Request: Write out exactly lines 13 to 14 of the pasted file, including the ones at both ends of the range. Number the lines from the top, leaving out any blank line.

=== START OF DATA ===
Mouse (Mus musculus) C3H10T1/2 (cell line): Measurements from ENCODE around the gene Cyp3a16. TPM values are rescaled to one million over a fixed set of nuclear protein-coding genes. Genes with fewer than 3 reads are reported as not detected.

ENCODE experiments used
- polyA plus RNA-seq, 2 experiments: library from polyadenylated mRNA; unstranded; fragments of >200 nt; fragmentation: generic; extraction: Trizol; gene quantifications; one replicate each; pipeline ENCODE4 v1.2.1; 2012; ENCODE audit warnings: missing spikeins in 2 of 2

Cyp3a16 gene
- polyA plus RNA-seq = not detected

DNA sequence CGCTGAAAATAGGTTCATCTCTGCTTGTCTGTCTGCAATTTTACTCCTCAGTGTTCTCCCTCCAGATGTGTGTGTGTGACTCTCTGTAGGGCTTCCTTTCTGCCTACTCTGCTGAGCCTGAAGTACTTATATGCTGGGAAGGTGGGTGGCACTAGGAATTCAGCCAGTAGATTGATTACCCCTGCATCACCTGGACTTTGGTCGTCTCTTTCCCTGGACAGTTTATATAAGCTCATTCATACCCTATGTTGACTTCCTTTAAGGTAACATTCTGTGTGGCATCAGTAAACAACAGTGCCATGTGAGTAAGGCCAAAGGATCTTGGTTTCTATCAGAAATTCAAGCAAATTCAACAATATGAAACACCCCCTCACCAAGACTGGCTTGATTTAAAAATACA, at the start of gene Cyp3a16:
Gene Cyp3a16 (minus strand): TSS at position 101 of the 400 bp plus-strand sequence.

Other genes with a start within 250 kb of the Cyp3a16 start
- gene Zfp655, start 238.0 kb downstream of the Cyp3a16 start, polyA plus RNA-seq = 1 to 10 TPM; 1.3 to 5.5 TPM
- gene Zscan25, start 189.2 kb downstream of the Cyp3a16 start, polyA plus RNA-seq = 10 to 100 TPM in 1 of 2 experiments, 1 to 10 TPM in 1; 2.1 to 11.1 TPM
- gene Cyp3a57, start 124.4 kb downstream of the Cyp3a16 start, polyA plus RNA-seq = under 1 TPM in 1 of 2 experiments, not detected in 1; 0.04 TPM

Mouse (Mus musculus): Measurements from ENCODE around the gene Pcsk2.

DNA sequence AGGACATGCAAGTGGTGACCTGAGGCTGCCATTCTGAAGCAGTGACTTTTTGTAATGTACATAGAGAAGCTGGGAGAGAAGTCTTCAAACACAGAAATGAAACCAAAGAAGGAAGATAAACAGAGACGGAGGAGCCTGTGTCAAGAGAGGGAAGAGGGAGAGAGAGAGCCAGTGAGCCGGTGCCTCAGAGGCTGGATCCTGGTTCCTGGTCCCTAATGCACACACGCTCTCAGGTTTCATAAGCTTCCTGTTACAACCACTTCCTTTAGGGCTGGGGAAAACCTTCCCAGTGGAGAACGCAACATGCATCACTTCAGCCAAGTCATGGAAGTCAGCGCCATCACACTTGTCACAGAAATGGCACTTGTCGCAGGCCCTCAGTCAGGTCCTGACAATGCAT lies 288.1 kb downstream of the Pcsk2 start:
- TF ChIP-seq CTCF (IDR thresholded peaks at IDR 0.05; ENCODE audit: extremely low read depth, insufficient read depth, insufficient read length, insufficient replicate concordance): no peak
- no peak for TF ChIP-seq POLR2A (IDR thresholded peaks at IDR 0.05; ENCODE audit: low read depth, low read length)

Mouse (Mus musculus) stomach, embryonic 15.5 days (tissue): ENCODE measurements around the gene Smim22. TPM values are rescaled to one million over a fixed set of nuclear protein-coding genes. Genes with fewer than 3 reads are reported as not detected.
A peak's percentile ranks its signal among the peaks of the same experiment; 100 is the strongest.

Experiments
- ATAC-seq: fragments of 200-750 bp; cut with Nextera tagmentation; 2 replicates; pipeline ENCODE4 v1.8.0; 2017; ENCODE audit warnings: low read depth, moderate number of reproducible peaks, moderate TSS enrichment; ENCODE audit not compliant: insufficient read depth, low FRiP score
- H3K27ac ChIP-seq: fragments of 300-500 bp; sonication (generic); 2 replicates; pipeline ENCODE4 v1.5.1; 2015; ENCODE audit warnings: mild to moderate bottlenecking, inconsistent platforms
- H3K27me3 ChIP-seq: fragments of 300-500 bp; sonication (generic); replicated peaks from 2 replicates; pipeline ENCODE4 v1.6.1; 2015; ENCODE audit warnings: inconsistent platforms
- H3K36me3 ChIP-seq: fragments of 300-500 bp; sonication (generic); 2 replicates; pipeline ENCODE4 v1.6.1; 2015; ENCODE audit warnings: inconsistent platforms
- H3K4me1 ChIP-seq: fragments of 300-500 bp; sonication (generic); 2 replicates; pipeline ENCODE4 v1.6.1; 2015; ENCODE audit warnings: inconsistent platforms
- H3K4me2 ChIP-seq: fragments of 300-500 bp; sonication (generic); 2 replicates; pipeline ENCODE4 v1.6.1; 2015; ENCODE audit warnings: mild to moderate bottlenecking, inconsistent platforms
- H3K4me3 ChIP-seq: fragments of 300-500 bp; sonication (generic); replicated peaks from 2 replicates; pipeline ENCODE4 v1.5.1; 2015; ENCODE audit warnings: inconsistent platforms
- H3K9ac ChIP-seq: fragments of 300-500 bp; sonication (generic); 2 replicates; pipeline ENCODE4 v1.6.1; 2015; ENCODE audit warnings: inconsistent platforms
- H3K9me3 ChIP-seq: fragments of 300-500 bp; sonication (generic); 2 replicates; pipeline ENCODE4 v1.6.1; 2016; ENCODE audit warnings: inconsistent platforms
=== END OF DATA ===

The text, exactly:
DNA sequence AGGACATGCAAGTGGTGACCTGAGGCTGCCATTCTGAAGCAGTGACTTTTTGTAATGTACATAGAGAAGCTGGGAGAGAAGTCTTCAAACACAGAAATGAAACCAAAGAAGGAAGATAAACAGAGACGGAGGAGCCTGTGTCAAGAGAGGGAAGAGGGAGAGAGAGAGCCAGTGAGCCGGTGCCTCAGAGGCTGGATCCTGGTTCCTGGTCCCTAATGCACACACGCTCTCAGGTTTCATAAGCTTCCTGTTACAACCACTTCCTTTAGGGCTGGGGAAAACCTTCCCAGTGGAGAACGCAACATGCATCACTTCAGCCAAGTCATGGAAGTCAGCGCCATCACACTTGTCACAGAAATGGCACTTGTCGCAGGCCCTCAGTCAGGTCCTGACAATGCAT lies 288.1 kb downstream of the Pcsk2 start:
- TF ChIP-seq CTCF (IDR thresholded peaks at IDR 0.05; ENCODE audit: extremely low read depth, insufficient read depth, insufficient read length, insufficient replicate concordance): no peak